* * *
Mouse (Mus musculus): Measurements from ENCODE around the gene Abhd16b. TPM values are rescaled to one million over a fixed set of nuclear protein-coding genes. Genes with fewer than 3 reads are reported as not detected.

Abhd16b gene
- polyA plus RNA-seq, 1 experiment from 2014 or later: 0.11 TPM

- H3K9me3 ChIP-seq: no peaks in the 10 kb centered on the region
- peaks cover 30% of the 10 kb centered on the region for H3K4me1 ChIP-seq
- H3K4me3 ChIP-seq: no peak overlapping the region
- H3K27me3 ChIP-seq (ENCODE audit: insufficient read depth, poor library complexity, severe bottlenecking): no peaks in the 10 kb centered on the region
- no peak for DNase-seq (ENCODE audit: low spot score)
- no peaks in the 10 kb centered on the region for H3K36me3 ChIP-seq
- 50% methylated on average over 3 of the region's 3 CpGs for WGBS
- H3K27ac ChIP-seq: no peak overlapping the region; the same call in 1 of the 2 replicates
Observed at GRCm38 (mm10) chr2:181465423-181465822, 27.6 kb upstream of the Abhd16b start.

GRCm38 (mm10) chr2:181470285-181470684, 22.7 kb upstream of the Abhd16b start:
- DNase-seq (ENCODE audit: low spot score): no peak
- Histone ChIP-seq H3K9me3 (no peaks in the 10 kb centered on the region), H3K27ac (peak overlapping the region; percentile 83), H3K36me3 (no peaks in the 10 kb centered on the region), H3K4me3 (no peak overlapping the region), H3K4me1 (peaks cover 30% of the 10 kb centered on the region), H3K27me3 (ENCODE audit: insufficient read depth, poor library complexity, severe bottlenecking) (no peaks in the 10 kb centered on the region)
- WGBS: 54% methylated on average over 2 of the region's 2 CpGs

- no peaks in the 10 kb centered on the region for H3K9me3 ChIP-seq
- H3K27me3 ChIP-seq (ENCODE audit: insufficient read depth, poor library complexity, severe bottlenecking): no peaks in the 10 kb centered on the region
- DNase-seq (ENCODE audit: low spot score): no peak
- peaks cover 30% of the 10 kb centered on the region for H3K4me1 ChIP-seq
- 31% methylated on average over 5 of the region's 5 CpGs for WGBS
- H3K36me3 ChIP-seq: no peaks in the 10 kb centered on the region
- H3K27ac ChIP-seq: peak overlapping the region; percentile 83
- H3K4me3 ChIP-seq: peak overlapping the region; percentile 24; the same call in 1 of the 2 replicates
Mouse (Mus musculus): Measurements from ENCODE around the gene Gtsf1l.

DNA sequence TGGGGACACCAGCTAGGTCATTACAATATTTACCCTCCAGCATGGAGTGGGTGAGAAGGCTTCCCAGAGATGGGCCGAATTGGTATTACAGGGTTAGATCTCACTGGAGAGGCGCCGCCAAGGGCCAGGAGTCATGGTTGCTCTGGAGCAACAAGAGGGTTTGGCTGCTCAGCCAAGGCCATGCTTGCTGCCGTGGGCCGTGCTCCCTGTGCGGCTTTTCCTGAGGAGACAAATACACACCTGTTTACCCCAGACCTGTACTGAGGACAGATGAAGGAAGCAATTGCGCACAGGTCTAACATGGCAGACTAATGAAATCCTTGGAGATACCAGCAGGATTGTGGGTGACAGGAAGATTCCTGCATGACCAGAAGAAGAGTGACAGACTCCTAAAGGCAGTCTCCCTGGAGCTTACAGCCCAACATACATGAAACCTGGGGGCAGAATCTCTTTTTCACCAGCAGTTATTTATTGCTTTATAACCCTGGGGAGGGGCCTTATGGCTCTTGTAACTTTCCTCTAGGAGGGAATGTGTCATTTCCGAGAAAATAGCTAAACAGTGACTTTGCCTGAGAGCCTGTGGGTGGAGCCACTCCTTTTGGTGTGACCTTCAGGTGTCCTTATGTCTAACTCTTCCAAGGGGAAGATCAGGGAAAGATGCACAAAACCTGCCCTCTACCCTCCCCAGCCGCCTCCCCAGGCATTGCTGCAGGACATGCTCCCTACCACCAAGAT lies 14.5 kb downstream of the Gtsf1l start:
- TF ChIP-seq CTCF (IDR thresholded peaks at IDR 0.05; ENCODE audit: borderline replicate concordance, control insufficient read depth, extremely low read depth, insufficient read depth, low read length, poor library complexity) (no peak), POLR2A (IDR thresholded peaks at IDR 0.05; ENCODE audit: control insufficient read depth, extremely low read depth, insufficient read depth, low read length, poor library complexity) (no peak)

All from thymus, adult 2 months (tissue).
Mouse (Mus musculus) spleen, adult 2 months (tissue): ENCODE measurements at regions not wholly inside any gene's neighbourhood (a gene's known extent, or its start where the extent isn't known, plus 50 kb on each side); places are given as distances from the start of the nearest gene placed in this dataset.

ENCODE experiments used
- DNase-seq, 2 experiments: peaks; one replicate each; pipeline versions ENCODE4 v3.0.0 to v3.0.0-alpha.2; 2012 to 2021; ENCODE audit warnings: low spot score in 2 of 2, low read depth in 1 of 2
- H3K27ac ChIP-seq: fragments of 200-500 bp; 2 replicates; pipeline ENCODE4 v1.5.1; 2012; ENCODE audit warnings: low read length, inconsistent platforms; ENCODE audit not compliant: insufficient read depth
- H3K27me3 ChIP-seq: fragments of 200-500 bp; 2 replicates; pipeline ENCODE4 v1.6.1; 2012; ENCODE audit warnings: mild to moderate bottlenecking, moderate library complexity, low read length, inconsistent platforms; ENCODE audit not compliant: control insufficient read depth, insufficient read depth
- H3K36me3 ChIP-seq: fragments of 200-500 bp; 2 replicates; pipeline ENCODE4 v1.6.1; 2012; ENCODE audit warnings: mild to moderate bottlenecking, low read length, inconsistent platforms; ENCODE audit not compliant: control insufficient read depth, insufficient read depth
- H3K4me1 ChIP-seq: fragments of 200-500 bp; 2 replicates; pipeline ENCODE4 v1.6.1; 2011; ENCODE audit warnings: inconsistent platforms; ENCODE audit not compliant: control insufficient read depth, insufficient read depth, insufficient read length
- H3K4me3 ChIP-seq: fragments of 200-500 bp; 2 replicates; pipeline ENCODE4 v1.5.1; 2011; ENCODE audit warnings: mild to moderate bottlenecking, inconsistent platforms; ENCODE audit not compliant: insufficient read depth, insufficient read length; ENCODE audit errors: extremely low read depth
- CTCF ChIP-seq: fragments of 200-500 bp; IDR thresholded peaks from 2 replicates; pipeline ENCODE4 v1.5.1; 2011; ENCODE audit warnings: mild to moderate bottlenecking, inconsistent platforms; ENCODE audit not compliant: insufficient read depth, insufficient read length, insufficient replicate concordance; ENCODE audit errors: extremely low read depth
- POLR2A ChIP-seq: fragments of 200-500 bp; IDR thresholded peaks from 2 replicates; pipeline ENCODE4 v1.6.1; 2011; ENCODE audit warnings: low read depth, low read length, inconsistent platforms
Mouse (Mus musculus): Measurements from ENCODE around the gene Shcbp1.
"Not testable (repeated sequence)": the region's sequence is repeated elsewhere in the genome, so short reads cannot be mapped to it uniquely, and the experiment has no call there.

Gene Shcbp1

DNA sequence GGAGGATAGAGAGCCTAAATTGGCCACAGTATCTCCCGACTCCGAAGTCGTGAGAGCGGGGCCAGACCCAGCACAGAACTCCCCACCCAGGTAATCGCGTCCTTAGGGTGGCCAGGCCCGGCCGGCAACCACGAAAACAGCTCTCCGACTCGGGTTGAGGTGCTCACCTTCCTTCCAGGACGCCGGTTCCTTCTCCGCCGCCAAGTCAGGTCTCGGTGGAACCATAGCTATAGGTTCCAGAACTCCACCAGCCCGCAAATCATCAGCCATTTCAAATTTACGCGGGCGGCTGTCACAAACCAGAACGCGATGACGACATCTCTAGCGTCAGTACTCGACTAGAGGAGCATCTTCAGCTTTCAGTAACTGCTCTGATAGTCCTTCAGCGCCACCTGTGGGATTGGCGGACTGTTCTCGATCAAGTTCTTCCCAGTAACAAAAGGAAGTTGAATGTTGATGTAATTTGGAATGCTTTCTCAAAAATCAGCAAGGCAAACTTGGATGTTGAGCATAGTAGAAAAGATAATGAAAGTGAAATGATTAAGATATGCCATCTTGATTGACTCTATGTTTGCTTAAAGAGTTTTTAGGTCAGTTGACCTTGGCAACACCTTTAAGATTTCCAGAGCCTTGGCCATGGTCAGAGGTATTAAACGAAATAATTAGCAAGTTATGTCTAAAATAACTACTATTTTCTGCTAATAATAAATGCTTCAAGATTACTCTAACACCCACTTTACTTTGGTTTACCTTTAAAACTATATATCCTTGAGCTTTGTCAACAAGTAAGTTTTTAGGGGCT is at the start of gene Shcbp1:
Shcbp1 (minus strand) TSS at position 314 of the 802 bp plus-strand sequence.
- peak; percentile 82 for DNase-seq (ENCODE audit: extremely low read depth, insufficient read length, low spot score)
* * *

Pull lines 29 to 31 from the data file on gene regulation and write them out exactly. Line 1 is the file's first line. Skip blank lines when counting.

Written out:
Mouse (Mus musculus) spleen, adult 2 months (tissue): ENCODE measurements at regions not wholly inside any gene's neighbourhood (a gene's known extent, or its start where the extent isn't known, plus 50 kb on each side); places are given as distances from the start of the nearest gene placed in this dataset.

ENCODE experiments used
- DNase-seq, 2 experiments: peaks; one replicate each; pipeline versions ENCODE4 v3.0.0 to v3.0.0-alpha.2; 2012 to 2021; ENCODE audit warnings: low spot score in 2 of 2, low read depth in 1 of 2